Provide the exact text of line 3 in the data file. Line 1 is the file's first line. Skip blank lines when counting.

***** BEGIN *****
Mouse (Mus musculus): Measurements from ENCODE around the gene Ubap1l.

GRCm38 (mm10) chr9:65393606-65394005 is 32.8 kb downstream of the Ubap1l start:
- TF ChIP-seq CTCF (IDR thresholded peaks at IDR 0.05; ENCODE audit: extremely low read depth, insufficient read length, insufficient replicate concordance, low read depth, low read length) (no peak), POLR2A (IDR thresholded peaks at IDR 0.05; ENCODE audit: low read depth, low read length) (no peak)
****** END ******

- TF ChIP-seq CTCF (IDR thresholded peaks at IDR 0.05; ENCODE audit: extremely low read depth, insufficient read length, insufficient replicate concordance, low read depth, low read length) (no peak), POLR2A (IDR thresholded peaks at IDR 0.05; ENCODE audit: low read depth, low read length) (no peak)